10 Strategic Phases of an ERP Software Readiness Checklist

Posted by Gerry Poe


Enterprise software project communications, from curiosity to deployment, involves your company's best, brightest and most well paid employees. Accounting software is by no means a trifle exercise for anyone involved. Your company must see the costs before any purchase is made, during the vetting process, post selection, installation, training and implementation and finally go live cut-over success date. A study done in 2012 indicated that companies spend approximately 2-man-years on systems discovery to up to 7 years before a go-live is achieved. Let's hope we can reduce your costs and frustration.

10 Strategic Phases of an ERP Readiness Checklist

1)      Budget - Your internal preapproval process to determine finance, lease, or self funding your project. Can we do this? Can we get buy in from all players? Before we go for quotes what are the first things we must do to prepare? When we forecast our cash position against expenditures before spending, do we have enough left over to go all the way?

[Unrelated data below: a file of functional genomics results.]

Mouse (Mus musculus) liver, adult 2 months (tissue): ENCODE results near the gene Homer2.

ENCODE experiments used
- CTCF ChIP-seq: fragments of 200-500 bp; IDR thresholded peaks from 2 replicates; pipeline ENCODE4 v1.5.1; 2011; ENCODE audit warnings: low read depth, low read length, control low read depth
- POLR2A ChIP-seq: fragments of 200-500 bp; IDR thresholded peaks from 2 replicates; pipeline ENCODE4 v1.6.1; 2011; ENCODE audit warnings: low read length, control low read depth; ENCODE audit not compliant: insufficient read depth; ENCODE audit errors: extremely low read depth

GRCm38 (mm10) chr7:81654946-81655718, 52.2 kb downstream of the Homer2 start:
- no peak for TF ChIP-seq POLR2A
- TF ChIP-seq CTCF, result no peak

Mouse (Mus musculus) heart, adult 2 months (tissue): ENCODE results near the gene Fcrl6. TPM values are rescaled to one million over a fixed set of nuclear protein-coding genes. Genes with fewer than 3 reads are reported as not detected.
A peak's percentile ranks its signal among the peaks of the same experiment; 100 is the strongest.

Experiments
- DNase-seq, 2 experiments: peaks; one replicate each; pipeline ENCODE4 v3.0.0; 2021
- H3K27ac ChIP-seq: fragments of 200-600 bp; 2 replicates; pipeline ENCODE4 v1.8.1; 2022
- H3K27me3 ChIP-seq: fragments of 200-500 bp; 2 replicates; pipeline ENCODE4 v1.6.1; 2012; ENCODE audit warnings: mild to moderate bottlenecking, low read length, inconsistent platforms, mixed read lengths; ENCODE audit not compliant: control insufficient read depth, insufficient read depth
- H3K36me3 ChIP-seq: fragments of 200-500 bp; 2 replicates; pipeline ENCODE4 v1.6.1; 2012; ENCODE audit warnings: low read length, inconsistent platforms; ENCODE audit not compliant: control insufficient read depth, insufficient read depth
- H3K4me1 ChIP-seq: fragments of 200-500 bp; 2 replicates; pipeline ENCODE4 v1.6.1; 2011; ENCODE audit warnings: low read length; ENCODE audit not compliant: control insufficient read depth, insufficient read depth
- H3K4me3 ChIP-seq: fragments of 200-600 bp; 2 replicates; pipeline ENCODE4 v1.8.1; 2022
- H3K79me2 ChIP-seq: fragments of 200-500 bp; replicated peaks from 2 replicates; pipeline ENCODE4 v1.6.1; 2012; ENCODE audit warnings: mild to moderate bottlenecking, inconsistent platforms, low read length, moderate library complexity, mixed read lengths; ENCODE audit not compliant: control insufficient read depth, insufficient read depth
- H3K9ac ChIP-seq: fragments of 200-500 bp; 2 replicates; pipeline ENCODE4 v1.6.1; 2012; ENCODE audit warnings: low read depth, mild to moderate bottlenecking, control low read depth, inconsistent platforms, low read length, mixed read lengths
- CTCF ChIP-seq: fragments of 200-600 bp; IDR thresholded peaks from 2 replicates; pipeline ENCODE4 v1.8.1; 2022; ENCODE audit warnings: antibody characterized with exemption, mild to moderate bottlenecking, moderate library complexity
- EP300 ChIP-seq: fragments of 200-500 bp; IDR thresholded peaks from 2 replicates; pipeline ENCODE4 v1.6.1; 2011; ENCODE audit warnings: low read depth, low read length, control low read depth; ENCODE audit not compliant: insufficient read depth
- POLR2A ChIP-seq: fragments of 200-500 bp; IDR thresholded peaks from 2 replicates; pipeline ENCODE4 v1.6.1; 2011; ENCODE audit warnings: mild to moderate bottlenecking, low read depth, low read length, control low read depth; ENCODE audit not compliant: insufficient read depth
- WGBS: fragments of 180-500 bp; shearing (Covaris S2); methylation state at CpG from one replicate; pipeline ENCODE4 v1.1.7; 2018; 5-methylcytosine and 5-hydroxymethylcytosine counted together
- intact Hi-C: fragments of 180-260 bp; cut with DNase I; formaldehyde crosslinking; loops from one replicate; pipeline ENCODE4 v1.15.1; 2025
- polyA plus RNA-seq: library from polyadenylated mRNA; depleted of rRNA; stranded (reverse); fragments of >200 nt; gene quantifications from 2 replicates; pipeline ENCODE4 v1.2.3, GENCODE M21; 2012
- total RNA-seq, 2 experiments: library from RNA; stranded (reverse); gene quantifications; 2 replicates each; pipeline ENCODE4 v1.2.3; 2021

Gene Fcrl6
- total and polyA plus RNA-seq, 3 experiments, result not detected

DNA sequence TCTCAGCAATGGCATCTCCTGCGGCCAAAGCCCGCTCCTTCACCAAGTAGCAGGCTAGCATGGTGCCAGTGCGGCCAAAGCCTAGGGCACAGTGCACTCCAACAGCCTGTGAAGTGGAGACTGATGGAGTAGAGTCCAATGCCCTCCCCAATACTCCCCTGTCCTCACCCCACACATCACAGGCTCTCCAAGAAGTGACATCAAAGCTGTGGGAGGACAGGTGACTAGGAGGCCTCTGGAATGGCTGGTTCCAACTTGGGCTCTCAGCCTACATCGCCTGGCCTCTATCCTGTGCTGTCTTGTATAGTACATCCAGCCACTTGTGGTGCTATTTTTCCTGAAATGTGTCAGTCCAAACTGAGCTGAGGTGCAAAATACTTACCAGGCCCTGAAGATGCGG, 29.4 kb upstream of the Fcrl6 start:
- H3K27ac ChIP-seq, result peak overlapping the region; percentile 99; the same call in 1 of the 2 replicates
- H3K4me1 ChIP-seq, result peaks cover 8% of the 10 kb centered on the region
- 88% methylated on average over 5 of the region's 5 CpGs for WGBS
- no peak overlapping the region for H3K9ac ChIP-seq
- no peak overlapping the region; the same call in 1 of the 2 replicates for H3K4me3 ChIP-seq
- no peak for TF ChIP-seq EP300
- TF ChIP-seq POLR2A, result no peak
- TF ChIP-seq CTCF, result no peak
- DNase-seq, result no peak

2)      Commitment - Putting the event on the calendar; scheduling makes it real. Giving yourself a start date and end date will let reality set in. Your teams on the same page, because support starts with clarifying expectations and outcomes. We can't leave any widows or orphans; preventing unmet needs. Telling the company we have the belief that the business will not survive without the product running the show.

3)      Communications - Your teams can deliver timely dialog by email, voice mail, texting, project boards managing the communications necessary for project start and completion. If we design dedicated response times for decisions with focused communication protocols we will know quickly who and what to respond to. Monitoring system for messages and notifications for closure and sign offs – when something is worth doing it is worth doing well.

4)      Teams - The Management team; Board of Directors, “C” level, managers, line leads coordination and information sharing is the key project success. The Production team; material control, work in process, receiving, movements, forecasting, supply chain, supplier management and purchasing need to be in continuous dialog throughout the project. Sales & Marketing team; Sales Orders, shipping, sales forecasts, demand management, fulfillment, marketing materials and customer management synergies must be responsive and flexible to deliver quality services. Finance team; Accounts Payable - Suppliers, Accounts Receivable - customers, Cash Management - banking, Dashboards for reporting, Procurement and cash management/flows telling each other the systems are working. IT Support team; Technology, infrastructure, systems, security, access, mobility, wireless, user management are the delicate balance of all those pieces of the puzzle called the Technology Stack.